DadBodEats Goes to Japan: Kamakura

A Beach Break in Kamakura

Hello foodies! As Autumn comes to an end, I can’t help but wish that I was planning my trip to Japan all over again. It’s over a year now and there’s no prospect of doing anything similar for a while. So, what can we do about this? We can daydream and sail away in our minds hoping that the new vaccines sorts this mess soon. This is what I want to help you to do now. Let’s escape to the groovy surf town of Kamakura – about 1 hour from Tokyo, but with a totally different vibe. It’s much more open and chilled with a nice, if not beautiful beach. It was a lovely stop off on our way towards the Metropolis and we had a great time with some even better food. We ate one of our best and most memorable meals here. We also (slightly shamefully) sampled Japanese McDonalds – talk about contrasts. If you ever get over to Tokyo, I really advise a weekend trip to Kamakura. It’s got such a great atmosphere with awesome cafes, markets, restaurants and even an amazing hostel.

A glimpse into the futuristic WeBase Hostel, Kamakura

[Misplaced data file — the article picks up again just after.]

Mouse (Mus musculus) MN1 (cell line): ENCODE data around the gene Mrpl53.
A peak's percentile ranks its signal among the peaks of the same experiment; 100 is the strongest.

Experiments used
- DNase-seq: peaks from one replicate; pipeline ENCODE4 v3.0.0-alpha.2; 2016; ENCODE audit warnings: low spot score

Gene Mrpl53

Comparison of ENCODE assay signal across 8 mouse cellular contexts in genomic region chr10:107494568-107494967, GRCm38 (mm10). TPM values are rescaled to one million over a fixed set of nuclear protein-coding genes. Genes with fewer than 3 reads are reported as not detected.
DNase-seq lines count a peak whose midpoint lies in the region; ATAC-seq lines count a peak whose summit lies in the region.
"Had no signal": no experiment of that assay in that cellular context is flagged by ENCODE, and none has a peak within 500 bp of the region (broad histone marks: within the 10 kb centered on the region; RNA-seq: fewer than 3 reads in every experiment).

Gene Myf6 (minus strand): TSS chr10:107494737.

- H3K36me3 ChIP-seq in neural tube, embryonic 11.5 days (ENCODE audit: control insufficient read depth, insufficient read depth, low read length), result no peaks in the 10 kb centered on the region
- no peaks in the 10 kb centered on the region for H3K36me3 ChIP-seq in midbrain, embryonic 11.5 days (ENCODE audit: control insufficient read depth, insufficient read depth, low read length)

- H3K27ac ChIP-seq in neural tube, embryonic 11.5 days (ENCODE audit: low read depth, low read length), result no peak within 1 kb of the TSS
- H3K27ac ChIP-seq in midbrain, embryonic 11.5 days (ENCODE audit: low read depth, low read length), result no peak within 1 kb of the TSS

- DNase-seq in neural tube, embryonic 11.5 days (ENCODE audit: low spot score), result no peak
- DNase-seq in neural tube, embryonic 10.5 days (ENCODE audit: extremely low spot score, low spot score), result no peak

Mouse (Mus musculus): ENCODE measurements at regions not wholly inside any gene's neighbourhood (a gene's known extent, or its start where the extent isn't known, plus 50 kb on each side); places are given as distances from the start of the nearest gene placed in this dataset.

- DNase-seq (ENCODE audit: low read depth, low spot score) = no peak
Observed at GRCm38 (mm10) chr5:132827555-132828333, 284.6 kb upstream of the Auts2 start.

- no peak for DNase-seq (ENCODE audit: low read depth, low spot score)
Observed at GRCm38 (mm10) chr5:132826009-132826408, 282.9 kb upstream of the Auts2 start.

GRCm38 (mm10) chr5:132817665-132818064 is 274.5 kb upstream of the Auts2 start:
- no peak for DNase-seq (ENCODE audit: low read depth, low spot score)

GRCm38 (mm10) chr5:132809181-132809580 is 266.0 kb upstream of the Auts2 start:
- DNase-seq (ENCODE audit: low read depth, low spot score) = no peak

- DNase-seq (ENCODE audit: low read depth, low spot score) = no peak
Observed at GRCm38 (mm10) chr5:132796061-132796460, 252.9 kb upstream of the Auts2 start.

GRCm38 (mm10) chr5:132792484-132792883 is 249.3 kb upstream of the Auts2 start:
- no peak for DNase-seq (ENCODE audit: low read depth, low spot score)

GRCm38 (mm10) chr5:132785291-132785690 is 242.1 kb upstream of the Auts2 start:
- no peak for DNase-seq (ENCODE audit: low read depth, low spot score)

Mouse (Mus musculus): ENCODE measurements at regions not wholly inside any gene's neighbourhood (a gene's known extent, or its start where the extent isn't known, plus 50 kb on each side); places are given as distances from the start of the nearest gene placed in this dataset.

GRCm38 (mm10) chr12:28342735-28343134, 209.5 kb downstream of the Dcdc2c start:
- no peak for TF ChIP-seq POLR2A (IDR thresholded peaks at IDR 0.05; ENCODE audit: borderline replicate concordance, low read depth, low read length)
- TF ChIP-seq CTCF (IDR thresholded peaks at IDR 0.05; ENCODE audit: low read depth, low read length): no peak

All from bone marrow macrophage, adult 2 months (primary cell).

We arrived in Kamakura quite late and headed straight to our hostel. This was called Hostel WeBase and it was a 2 minute walk from the beach. It was lovely and modern with a really open and spacious feel to it. There were massive communal spaces with everything you could want, including instant ramen and beer vending machines… a match made in heaven. After a quick tour of the hostel and finding our beds, we headed out to check out the food scene.  We wandered with only a vague idea of where we might end up. Luckily, we stumbled across a restaurant down an alley, just off the main market street. I’ve just spent hours trying to re-find it on Google Maps, but I cannot. This isn’t that surprising, given that it was a small restaurant with a very local feel. It was beautifully laid out with dark wood tables and absolutely no sign of an English word on the menu. In fact, they almost seemed as though they didn’t want Western customers. Initially they warned us that they couldn’t speak English. If anything, this made us want to stay more and we managed to ask for whatever they suggested and a beer. It turned out to be a brilliant plan. They told us we would get some fish and some pork but that was all we knew. To start though, we got some soft tofu to in miso broth. This is a very traditional way to start a Japanese meal and a very nice touch. However, the texture of the tofu isn’t for everyone, i.e. Me. It is quite creamy considering it’s in a soup and doesn’t provide the contrasting textures I was hoping for. This was still a good starter though because it wakes up the palate for the delights that were to follow. This consisted of the most delicious pork chop that I have ever eaten and an amazing plate of sashimi. The chops were beautifully seasoned and cooked perfectly with a lovely soy glaze. They weren’t quite pink, but they were so close to being pink that they were tender and moist, unlike the leathery chops that gives the cut a bad name.  It was such a simple looking dish with no garnishes or frills, but it was incredibly tasty. Each element balanced it perfectly, with sensationally rendered fat to round things off in the mouth. This started things off on a great note, really impressing both of us and making us desperate for more amazing food!